Getting around abroad doesn't have to be all about cars, trains, buses and bikes. From cruising Peru's Lake Titicaca on a boat made of reeds to flying down the streets of Madeira in a wicker toboggan or taking an odd horse-drawn carriage in Pakistan, there are so many unusual types of travel to be tried. Here's ten of the best.
Ready to explore Venice? See our guide to where to stay.
Those with a strong constitution may want to ride a Cambodian bamboo train - known locally as a nori. Passengers sit on a makeshift bamboo 'train' (basically just a bamboo platform) powered by an electric generator engine, perched just inches above the railway tracks and travelling at up to 40km/h. The unmaintained railway tracks make for a bumpy ride and the closest you'll get to luxury is sitting on a grass mat. But the fares are low and this is a once in a lifetime experience, as all the locals use them for getting around. Pick up a nori from Battambang station.
Monte toboggans came to being in the 19th century, as a fast way of getting down the hill from Monte to Funchal. Today, they're more a tourist attraction than an everyday mode of transport for the locals. Pick up a toboggan at the bottom of the stairs leading to the Nossa Senhora do Monte Church. Once you've climbed into the wicker sledge, two drivers dressed in traditional white outfits will steer you down the narrow, winding streets to Funchal at up to 48km/h. It's an extraordinary and exhilarating experience.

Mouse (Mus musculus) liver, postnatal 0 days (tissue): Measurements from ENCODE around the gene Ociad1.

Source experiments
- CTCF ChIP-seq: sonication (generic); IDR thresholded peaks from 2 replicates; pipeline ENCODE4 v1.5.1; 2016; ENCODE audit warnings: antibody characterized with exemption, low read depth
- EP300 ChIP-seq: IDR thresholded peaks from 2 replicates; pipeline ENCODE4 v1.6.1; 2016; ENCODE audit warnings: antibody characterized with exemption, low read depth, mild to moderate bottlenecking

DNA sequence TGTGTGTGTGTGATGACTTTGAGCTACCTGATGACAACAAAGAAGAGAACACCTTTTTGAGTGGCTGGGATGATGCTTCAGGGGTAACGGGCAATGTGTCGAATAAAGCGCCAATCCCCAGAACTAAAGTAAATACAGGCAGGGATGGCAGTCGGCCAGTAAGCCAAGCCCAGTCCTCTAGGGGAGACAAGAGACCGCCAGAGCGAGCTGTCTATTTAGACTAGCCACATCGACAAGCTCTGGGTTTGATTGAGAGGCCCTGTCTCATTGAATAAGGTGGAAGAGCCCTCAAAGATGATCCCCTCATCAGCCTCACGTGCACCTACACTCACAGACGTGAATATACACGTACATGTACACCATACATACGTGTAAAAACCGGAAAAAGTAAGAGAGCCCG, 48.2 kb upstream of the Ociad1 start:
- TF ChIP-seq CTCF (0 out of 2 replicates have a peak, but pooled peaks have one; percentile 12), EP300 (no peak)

Known as 'the undisputed king of the road' in the Philippines, the Jeepney is a mammoth vehicle. When the American troops pulled out of the Philippines at the end of World War II, surplus jeeps were gifted to the locals and this is how the original jeepneys came to being. The Filipinos stripped them down, added roofs for shade and used them to re-establish public transport in the country. Nowadays, brightly decorated jeepneys are a symbol of Philippine culture and the most popular way of getting around in the country.
Longtail boats are an icon of Thailand. Originally they were used in the canals that ran through Bangkok - and although the canals have now been filled and replaced with roads, the boats are still prolific in the country. As the name suggests, they are long and slim - the ideal shape for canal cruising - due to the long rod in the back of the boat which holds up the motor. Locals use these boats like public transport and riding one is an experience you can't miss on a trip to the country.
Imagine drifting across a white canvas of snow as a troop of husky dogs pulls your sledge - it's like something from a Christmas movie. In reality, dog sledding isn't quite so graceful, it can be a bumpy ride and will be accompanied by your dogs' barks, but nonetheless it's certainly a unique journey. For most Alaskan locals this isn't a day-to-day way of getting around, but for tourists it's a special way to travel, and something you can't do in many other parts of the world. The best time to go sledding in Alaskais January-March, as lack of snow in the summer means you're likely to be pulled by the dogs on a wheeled sledge.
DUKW, widely pronounced 'duck', are amphibious trucks that were designed by the American military during World War II to transport equipment and troops over both land and water. Nowadays, you can take a trip in a DUKW in central London, on the aptly named Duck Tours. On a tour you'll drive past famous London landmarks before dramatically launching into the River Thames to get a view from the water. They're the only way to experience the sights of central London by land and river - without leaving the comfort of your seat!
Top image © rmanzanosgarcia/Shutterstock